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The Remains of the Day (1993)

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A butler who sacrificed body and soul to service in the years leading up to World War II realizes too late how misguided his loyalty was to his lordly employer.

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Writers:

(novel), (screenplay)
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2,748 ( 551)
Nominated for 8 Oscars. Another 15 wins & 24 nominations. See more awards »

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Cast

Cast overview, first billed only:
John Haycraft ...
Auctioneer
...
Jack Lewis
...
...
Caroline Hunt ...
Landlady
...
Lord Darlington
...
William Stevens
Paula Jacobs ...
Mrs. Mortimer, the cook
...
Charlie, Head Footman
...
George, Second Footman
...
Housemaid (as Abigail Harrison)
...
Spencer
Peter Cellier ...
Sir Leonard Bax
Peter Halliday ...
Canon Tufnell
...
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Storyline

A rule bound head butler's world of manners and decorum in the household he maintains is tested by the arrival of a housekeeper who falls in love with him in post-WWI Britain. The possibility of romance and his master's cultivation of ties with the Nazi cause challenge his carefully maintained veneer of servitude. Written by Keith Loh <loh@sfu.ca>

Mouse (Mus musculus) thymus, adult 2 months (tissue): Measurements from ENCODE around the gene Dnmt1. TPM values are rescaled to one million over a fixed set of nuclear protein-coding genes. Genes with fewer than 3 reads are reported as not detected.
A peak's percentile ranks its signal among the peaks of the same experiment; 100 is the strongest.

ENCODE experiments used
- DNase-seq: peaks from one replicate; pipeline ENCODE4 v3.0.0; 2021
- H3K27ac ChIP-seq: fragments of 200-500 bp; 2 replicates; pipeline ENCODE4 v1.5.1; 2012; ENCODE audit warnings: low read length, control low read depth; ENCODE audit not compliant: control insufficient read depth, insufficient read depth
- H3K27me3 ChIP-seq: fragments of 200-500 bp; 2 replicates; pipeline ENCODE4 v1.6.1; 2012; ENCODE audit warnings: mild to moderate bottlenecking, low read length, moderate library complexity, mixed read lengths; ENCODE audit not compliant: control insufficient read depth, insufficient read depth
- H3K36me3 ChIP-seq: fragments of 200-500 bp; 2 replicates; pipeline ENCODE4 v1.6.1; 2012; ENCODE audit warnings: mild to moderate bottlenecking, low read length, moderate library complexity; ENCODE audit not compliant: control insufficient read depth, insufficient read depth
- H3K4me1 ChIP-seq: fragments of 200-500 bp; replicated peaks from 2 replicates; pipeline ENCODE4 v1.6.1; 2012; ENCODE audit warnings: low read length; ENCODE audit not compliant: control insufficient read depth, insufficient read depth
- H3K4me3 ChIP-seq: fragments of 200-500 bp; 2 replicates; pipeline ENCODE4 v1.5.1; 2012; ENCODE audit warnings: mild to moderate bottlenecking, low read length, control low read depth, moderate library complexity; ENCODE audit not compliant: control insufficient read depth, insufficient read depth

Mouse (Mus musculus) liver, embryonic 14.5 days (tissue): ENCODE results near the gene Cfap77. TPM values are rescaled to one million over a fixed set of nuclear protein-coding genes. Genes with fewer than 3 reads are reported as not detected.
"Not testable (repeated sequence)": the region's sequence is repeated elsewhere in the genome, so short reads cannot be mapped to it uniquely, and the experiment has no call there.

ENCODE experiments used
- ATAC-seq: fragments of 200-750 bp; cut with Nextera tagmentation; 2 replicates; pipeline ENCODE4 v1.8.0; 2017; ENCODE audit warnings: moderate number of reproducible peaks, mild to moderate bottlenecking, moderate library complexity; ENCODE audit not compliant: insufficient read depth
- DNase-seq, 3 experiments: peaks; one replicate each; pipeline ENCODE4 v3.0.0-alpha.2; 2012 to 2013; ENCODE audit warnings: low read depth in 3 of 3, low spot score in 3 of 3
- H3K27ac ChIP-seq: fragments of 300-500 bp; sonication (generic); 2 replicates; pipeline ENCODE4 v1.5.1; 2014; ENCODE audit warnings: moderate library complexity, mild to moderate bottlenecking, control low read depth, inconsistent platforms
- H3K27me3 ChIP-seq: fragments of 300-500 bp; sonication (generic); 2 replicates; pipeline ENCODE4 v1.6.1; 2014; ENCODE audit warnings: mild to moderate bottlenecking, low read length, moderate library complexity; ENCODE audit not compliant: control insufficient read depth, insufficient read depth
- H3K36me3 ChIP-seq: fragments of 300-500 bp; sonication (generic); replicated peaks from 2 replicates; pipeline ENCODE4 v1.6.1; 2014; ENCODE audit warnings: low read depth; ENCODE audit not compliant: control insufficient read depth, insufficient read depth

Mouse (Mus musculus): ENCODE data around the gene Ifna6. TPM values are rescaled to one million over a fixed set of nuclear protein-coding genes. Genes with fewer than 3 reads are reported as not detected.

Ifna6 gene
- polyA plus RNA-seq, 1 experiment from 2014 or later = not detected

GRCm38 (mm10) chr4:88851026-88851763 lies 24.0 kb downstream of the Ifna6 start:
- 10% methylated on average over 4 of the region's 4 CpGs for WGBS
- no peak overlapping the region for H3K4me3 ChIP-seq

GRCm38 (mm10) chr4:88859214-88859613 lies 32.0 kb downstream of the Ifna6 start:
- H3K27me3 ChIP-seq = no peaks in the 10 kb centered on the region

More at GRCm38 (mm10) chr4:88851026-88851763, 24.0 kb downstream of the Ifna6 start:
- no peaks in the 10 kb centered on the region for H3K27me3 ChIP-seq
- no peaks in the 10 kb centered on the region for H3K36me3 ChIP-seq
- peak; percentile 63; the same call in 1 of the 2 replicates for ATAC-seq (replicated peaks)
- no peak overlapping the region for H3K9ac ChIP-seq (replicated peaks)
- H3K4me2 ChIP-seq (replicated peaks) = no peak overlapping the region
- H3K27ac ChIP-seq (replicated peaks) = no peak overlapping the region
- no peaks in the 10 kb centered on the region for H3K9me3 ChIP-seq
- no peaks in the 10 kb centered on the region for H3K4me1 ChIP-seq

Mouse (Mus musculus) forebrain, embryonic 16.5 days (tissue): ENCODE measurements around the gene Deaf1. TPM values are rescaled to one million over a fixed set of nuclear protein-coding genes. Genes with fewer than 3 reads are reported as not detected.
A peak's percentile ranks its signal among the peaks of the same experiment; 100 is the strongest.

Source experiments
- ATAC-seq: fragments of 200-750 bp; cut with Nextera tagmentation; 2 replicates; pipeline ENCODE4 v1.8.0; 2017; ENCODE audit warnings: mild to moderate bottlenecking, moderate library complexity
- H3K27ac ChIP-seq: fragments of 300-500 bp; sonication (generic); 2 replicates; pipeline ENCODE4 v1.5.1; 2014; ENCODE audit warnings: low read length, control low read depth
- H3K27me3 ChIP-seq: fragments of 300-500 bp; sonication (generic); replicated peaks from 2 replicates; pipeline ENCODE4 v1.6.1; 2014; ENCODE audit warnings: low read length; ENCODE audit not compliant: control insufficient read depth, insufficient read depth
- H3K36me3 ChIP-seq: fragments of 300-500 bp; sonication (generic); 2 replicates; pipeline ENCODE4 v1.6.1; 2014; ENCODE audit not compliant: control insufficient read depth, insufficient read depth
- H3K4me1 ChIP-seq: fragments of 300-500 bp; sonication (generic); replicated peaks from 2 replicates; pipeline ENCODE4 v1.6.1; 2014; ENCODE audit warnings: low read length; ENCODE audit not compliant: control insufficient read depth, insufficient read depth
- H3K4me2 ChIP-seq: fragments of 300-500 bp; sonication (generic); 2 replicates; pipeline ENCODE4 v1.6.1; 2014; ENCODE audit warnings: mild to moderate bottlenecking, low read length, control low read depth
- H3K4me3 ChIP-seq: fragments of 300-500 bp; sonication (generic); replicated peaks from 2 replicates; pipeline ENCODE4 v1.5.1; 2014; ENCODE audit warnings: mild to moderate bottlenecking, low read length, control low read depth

Plot Summary | Plot Synopsis

Genres:

Drama | Romance

Motion Picture Rating (MPAA)

Rated PG for themes | See all certifications »

Parents Guide:

 »
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Details

Country:

|

Language:

| |

Release Date:

19 November 1993 (USA)  »

Also Known As:

Lo que queda del día  »

Box Office

Budget:

$11,500,000 (estimated)

Gross:

$22,954,968 (USA)
 »

Company Credits

Show detailed on  »

Technical Specs

Runtime:

Sound Mix:

(70 mm prints)| (35 mm prints)| (35 mm prints)

Color:

(Technicolor)

Aspect Ratio:

2.35 : 1
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Did You Know?

Trivia